The variety of missions has also improved over Silent Storm. An early mission will have the player meeting a contact in a crowded bar full of neutral civilians, only to turn into an ambush as several in the crowd, and on the street outside, draw weapons and attack. Later, the Sentinels send the player into a bombed-out German town, where the squad must question locals living in the ruined buildings about the location of a scientist; predictably, hitmen show up to complicate the search. Still later, the squad must mount an assault on a weapons factory and literally leave no building standing. Some missions turn into the typical ‘find the document’ or ‘capture the VIP’ objectives featured so often in Silent Storm, but by and large the Sentinels campaign is considerably more interesting and clever than the original game.

The visuals haven’t changed much. They look simple and somewhat dated in screenshots, but are fantastic in motion, and chock full of detail. Characters adjust their posture depending on where they’re standing, the weapon they’re holding and how carefully they line up their shot. Animations are smooth, whether a character is simply running through the street, hopping a fence, or being blown out a window. Every object in the game can be torn up by gunfire and eventually destroyed, and depending on the weapons used the aftermath of a battle will look like something out of a war movie. Grenades and rockets will knock huge chunks out of buildings, and a stray bullet into a stack of oil barrels can cause a whole building to go up in flames, and spectacularly so.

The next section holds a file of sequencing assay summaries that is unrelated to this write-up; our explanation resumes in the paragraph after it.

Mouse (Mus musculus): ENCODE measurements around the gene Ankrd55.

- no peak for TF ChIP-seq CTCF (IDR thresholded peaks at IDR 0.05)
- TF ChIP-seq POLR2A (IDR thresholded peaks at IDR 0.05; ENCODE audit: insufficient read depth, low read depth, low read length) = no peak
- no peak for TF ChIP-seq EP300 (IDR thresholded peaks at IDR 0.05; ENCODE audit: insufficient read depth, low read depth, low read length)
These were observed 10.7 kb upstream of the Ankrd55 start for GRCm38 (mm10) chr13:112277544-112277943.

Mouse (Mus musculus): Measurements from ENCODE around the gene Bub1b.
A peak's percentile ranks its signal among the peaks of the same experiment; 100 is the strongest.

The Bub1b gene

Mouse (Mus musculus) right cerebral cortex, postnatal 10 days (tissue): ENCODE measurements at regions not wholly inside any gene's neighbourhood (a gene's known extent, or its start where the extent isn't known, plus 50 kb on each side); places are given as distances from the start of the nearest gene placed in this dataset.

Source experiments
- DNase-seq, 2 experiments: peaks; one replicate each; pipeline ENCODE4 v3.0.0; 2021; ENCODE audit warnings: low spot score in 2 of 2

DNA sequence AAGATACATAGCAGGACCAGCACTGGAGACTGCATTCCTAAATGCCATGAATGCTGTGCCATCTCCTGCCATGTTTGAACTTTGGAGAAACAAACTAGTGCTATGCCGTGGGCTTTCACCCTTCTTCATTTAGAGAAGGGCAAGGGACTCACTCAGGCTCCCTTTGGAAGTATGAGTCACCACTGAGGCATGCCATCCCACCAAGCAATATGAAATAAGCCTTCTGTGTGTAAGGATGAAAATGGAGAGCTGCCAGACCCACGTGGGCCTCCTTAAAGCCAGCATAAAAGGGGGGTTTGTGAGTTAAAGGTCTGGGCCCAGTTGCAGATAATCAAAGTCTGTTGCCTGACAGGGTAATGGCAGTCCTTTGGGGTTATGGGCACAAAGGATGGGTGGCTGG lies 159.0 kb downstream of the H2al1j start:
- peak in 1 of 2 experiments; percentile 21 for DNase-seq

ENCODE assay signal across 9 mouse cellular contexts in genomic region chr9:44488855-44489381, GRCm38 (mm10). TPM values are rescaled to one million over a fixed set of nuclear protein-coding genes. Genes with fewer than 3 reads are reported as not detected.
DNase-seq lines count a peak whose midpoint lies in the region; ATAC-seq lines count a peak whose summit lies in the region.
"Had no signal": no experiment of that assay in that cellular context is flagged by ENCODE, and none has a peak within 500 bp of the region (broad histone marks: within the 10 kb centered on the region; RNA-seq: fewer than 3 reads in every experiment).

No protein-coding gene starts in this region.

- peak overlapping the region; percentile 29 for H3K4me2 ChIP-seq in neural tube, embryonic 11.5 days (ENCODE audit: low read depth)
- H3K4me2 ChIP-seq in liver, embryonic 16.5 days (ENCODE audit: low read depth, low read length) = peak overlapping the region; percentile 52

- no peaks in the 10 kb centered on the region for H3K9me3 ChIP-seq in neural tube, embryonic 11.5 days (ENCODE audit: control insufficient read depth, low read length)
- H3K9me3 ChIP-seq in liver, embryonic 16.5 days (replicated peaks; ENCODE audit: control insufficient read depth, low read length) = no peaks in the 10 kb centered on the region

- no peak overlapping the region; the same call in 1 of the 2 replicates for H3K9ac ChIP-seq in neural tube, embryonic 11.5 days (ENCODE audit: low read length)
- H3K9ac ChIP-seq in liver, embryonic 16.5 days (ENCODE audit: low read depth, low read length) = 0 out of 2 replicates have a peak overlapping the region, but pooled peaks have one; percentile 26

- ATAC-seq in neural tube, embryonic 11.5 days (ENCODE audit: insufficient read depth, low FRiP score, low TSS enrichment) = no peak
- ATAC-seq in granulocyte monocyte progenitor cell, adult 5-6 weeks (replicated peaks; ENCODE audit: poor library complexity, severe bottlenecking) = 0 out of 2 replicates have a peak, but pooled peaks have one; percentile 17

A well-placed grenade has collapsed the stairs behind the soldier, allowing him a safe vantage point to pick off the enemies lurking below.